Should you boost Facebook posts?
If you have 500 followers and a 10% organic reach (people who see your posts naturally, without any boosting), then only 50 fans of your page have the opportunity to see what you post. These are people who, in theory, WANT to see what you share - but they don't. Facebook doesn't show it to them. Of course, your posts should always be engaging and interesting for your customers. You don't want to read boring Facebook posts, so why would they?
You could always boost your posts – that is, pay Facebook to show your posts to more people. But advertising works best with repetition - most people will need to see your name or post several times in order to remember it, let alone act on it. Depending on your budget, it may or may not be possible. If you do pay to boost posts, do it in a way that allows you to track your customers' response. Use a coupon code, giveaway or contest so you can see how many responses come directly from Facebook rather than the general public.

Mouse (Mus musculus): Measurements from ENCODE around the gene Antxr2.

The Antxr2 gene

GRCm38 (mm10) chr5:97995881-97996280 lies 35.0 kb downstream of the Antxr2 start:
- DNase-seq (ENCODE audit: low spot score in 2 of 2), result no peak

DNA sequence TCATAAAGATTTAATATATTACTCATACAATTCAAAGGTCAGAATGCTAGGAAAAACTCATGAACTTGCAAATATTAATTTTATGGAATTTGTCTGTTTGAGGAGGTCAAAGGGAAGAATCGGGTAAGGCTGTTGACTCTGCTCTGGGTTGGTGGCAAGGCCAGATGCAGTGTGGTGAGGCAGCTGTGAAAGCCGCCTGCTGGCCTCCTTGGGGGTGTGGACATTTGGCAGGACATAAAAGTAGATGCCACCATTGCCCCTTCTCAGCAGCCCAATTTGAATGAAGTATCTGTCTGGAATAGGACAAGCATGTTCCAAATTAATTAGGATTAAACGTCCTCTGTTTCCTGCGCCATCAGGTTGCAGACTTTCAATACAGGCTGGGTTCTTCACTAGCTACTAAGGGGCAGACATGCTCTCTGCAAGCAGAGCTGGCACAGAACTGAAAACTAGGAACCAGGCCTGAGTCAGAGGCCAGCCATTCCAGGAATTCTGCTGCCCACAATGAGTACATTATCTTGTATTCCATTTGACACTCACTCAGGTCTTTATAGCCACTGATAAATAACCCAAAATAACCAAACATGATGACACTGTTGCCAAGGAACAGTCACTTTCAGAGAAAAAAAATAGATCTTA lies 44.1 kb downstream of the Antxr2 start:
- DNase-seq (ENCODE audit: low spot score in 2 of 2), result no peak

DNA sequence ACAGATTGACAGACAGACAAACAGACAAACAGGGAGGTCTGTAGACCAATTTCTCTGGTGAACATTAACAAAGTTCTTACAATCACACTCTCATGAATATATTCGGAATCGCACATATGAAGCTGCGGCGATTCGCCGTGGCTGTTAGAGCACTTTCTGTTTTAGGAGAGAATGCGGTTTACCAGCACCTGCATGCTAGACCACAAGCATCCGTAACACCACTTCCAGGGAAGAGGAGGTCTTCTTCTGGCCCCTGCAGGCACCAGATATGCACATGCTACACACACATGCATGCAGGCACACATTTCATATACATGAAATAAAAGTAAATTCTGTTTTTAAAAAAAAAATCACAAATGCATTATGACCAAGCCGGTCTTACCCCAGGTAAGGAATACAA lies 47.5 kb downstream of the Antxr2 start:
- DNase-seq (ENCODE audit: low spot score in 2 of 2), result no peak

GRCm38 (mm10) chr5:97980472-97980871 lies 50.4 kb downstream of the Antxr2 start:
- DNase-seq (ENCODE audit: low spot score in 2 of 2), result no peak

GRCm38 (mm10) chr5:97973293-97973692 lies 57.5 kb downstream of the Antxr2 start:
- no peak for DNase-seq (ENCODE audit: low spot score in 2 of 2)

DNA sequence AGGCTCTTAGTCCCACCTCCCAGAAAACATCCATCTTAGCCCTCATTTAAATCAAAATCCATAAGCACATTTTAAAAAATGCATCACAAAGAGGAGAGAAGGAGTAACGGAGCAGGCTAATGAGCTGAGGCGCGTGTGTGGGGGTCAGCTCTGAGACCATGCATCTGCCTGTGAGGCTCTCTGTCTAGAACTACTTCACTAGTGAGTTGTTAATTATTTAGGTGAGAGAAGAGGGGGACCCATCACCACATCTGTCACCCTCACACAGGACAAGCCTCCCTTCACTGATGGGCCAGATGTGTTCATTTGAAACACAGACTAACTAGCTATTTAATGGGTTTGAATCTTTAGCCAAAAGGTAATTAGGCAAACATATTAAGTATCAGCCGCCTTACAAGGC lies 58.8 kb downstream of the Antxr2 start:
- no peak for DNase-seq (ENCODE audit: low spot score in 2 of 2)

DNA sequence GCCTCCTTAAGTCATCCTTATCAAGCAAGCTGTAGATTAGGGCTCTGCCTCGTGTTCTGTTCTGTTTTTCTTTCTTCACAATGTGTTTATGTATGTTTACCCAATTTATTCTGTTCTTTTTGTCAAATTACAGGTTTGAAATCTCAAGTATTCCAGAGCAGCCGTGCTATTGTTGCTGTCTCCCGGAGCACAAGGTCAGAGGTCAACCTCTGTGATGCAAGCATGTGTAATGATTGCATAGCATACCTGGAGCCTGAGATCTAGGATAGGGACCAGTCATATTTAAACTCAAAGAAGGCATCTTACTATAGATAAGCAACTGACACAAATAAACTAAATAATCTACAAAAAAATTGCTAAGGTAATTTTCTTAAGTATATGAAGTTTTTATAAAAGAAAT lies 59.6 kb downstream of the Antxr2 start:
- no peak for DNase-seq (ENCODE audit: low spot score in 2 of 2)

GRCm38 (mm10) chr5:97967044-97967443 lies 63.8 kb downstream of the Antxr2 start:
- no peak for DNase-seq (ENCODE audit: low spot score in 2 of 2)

Should you abandon Facebook?
No. Don’t do that! A Facebook page is still a great way to communicate with customers and give them a feel for what your business is about. Think of it as a modern, interactive yellow pages or secondary webpage. When someone searches for your business name online, your Facebook page will appear. Which is why keeping your Facebook posting schedule and details up-to-date is important.
But at the end of the day, relying on Facebook as your only social media platform isn't enough. Sure, it has millions and millions of users, but limiting yourself to Facebook means that you are limiting yourself and your business. There are other social media platforms - some of which may be a better option for your business. Twitter, Tumblr, Instagram, mailing lists, and blogs are just a few of the ways to connect with customers directly.
Musings about marketing, social media, and small business.